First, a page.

Another tremendous book from Proulx, sure to find and enthrall many readers.

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BARKSKINS

Renowned author Proulx (Bird Cloud: A Memoir, 2011, etc.) moves into Michener territory with a vast multigenerational story of the North Woods.

“How big is this forest?” So asks the overawed immigrant Charles Duquet, who, with his companion René Sel, has nowhere in the world to go but up—and up by way of New France, a land of dark forests and clannish Mi’kmaq people, most of whom would just as soon be left alone. The answer: the forest is endless. Finding work as indentured “barkskins,” or woodcutters, they wrestle a livelihood from the trees while divining that the woods might provide real wealth, kidnapping a missionary priest to teach Duquet how to read so that he might keep the books for a dreamed-of fortune. René founds a powerful local dynasty: “Here on the Gatineau,” Proulx writes, “the Sels were a different kind of people, neither Mi’kmaq nor the other, and certainly not both.” She drives quickly to two large themes, both centering on violence, the one the kind that people do to the land and to each other, the other the kind that the land itself can exact. In the end, over hundreds of pages, the land eventually loses, as Sels and their neighbors in the St. Lawrence River country fell the forests, sending timber to every continent; if they do not die in the bargain, her characters contribute to dynasties of their own: “He wanted next to find Josime on Manitoulin Island and count up more nieces and nephews. He had come out of the year of trial by fire wanting children.” As they move into our own time, though, those children come to see that other wealth can be drawn from the forest without the need for bloodshed or spilled sap. Part ecological fable à la Ursula K. Le Guin, part foundational saga along the lines of Brian Moore’s Black Robe and, yes, James Michener’s Centennial, Proulx’s story builds in depth and complication without becoming unduly tangled and is always told with the most beautiful language.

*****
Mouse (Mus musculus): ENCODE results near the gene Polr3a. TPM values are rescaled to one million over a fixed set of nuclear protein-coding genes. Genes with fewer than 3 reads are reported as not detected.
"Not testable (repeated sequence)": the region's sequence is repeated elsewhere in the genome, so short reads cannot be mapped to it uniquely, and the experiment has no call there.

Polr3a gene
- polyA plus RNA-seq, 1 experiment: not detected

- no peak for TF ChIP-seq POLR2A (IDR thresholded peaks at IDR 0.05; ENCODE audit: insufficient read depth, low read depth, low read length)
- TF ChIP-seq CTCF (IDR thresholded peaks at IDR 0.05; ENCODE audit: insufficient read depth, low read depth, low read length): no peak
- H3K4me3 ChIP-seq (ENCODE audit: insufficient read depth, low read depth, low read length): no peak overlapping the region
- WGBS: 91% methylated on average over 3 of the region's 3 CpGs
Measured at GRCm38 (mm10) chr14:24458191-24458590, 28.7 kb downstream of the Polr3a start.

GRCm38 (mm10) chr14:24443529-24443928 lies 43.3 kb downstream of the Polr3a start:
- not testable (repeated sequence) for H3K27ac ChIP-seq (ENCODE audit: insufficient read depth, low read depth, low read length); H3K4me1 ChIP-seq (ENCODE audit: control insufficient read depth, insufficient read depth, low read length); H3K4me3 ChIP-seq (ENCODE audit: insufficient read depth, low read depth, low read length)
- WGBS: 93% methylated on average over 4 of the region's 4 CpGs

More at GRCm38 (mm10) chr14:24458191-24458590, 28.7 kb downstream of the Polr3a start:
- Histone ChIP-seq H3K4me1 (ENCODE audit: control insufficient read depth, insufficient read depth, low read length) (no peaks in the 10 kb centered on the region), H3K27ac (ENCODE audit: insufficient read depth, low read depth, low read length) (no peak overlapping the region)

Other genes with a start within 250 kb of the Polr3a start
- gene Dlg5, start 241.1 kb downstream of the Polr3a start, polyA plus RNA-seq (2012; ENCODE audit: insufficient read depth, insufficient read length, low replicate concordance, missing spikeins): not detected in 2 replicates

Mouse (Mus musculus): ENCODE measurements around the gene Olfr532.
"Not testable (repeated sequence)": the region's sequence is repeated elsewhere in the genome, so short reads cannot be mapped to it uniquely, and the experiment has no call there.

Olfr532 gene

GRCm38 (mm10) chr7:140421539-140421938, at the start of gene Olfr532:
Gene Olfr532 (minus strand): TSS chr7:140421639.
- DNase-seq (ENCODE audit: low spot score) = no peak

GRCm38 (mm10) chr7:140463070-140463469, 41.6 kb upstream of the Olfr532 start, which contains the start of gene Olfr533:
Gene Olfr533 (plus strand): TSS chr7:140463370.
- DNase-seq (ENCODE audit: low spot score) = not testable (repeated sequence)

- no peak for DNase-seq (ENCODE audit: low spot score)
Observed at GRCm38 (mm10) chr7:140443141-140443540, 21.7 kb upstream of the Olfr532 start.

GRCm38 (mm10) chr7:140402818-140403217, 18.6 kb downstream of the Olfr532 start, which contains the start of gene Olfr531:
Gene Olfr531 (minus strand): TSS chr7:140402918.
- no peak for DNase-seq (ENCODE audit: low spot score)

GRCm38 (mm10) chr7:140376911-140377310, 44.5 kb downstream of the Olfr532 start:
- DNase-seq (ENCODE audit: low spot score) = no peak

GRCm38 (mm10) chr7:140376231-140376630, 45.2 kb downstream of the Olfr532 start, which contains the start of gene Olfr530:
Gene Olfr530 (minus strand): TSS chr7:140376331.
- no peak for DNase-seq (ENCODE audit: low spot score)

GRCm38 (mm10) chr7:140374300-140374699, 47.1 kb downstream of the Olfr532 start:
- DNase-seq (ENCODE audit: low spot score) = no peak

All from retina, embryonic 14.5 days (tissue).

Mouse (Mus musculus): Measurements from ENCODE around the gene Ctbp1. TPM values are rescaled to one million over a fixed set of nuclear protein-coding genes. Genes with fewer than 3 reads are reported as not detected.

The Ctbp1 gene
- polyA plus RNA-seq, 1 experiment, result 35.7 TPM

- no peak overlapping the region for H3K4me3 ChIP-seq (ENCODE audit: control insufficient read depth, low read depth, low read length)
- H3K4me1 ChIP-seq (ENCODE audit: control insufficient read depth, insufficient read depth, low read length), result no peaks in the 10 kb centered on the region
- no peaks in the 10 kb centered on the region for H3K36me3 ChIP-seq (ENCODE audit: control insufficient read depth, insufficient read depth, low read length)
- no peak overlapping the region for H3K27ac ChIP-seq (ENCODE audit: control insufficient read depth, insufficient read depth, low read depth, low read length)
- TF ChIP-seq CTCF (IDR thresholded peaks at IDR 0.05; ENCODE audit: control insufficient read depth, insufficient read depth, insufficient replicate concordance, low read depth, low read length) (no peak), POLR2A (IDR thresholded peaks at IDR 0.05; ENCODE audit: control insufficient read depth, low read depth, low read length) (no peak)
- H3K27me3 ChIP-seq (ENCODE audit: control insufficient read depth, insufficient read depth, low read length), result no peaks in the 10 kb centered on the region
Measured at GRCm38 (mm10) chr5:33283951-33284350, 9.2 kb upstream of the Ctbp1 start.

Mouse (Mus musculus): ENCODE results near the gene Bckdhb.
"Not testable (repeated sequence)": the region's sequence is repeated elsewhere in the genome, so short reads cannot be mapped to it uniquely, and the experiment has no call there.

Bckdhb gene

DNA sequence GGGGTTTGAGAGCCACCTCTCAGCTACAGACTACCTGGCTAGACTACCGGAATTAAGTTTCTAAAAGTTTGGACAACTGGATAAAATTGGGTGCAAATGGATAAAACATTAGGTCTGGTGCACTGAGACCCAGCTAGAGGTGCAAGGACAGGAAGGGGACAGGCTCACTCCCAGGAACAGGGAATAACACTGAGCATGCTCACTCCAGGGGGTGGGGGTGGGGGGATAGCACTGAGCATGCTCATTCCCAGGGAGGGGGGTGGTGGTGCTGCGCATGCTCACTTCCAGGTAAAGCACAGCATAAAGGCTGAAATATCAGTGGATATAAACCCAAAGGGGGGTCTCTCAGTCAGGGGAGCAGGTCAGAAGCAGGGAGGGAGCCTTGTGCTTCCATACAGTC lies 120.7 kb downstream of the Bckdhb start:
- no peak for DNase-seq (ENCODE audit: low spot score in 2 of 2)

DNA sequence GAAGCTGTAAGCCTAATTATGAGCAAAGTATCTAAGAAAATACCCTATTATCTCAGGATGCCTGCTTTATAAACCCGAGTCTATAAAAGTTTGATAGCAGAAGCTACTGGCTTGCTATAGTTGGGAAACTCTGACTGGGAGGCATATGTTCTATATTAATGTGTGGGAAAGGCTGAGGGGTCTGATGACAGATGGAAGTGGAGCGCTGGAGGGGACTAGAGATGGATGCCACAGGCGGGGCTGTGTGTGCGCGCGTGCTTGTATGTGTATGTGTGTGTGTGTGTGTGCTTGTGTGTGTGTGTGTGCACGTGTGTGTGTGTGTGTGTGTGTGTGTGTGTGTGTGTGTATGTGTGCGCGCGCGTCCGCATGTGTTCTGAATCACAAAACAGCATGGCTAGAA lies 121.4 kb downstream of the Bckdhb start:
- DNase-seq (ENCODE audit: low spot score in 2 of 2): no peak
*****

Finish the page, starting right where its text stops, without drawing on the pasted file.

Another tremendous book from Proulx, sure to find and enthrall many readers.

Pub Date: June 14, 2016

ISBN: 978-0-7432-8878-1

Page Count: 736

Publisher: Scribner

Review Posted Online: March 16, 2016

Kirkus Reviews Issue: April 1, 2016

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Kin “[find] each other’s lives inscrutable” in this rich, sharp story about the way identity is formed.